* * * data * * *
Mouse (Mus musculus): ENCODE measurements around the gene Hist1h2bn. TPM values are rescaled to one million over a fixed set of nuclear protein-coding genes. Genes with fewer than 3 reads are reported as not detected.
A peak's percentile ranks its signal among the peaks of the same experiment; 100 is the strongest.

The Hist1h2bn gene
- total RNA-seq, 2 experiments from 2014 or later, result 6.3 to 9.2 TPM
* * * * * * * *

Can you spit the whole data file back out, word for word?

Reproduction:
Mouse (Mus musculus): ENCODE measurements around the gene Hist1h2bn. TPM values are rescaled to one million over a fixed set of nuclear protein-coding genes. Genes with fewer than 3 reads are reported as not detected.
A peak's percentile ranks its signal among the peaks of the same experiment; 100 is the strongest.

The Hist1h2bn gene
- total RNA-seq, 2 experiments from 2014 or later, result 6.3 to 9.2 TPM